Sen. Saxby Chambliss, R-Ga., to bow out of 2014 reelection

WASHINGTON, DC - NOVEMBER 16: U.S. Select Committee on Intelligence ranking member Sen. Saxby Chambliss (R-GA) speaks to members of the media after a hearing on the Benghazi attack November 16, 2012 on Capitol Hill in Washington, DC. Former Central Intelligence Agency (CIA) Director David Petraeus testified before the committee about the September 11 attacks on the American diplomatic compound in Benghazi, Libya, that killed Ambassador Christopher Stevens and three other Americans. (Photo by Alex Wong/Getty Images) Alex Wong/Getty Images

This post was updated at 12:12 p.m. ET

Two-term Sen. Saxby Chambliss, R-Ga., announced today that he will not run for reelection in 2014.

"After much contemplation and reflection, I have decided not to run for re-election to the Senate in 2014," said Chambliss in a statement. "I am humbled by and grateful for the extraordinary trust of Georgians, who have allowed me to represent them for 20 years in the United States House and Senate."

His decision will likely create what could be a hard-fought primary among Georgia Republicans itching to replace Chambliss. Several Republican House members from Georgia, including Reps. Paul Broun and Tom Price, had been mulling primary challenges to Chambliss, who drew fire from his right flank over his willingness to broker a bipartisan deficit reduction deal that included new revenues.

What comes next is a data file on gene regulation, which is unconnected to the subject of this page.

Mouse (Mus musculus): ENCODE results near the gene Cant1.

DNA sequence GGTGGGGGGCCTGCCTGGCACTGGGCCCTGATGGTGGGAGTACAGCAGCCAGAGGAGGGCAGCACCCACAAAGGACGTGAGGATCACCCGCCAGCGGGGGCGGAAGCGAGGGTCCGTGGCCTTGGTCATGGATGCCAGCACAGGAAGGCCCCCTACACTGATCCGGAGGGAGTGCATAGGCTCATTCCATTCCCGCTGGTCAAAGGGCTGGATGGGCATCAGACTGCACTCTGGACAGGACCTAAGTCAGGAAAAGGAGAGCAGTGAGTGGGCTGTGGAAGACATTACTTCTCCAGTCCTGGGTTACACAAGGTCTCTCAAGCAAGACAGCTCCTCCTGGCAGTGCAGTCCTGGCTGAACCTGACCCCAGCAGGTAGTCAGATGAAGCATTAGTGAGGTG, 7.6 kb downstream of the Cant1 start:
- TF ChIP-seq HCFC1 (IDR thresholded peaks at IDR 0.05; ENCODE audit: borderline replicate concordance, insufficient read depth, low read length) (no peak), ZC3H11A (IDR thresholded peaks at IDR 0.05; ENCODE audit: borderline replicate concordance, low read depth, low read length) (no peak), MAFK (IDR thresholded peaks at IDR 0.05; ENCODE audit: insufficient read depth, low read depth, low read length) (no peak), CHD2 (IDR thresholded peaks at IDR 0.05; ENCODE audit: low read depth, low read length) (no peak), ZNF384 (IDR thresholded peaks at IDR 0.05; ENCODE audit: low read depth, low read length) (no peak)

Those differences fell into stark relief this month, when Chambliss voted in favor of the "fiscal cliff" agreement negotiated in the Senate, but every single GOP House member from Georgia voted against it.

Chambliss downplayed the suggestion that the possibility of a primary fight factored into his decision, saying, "Lest anyone think this decision is about a primary challenge, I have no doubt that had I decided to be a candidate, I would have won re-election. In these difficult political times, I am fortunate to have actually broadened my support around the state and the nation due to the stances I have taken."

Another high-profile Georgia Republican viewed as a possible contender, former 2012 presidential candidate Herman Cain, ruled out a run, saying in a statement, "My attention is laser focused on exposing the economic pain and suffering to come from a second Obama term, part of which is via my new nationally syndicated talk radio show that is finishing its first week on the air. No I'm not running!"

Chambliss, Georgia's senior senator, served four terms in the House before being elected to the Senate in 2002, when he defeated Max Cleland, a triple amputee and Vietnam veteran who was elected to the seat in 1996.

  • Jake Miller

Comments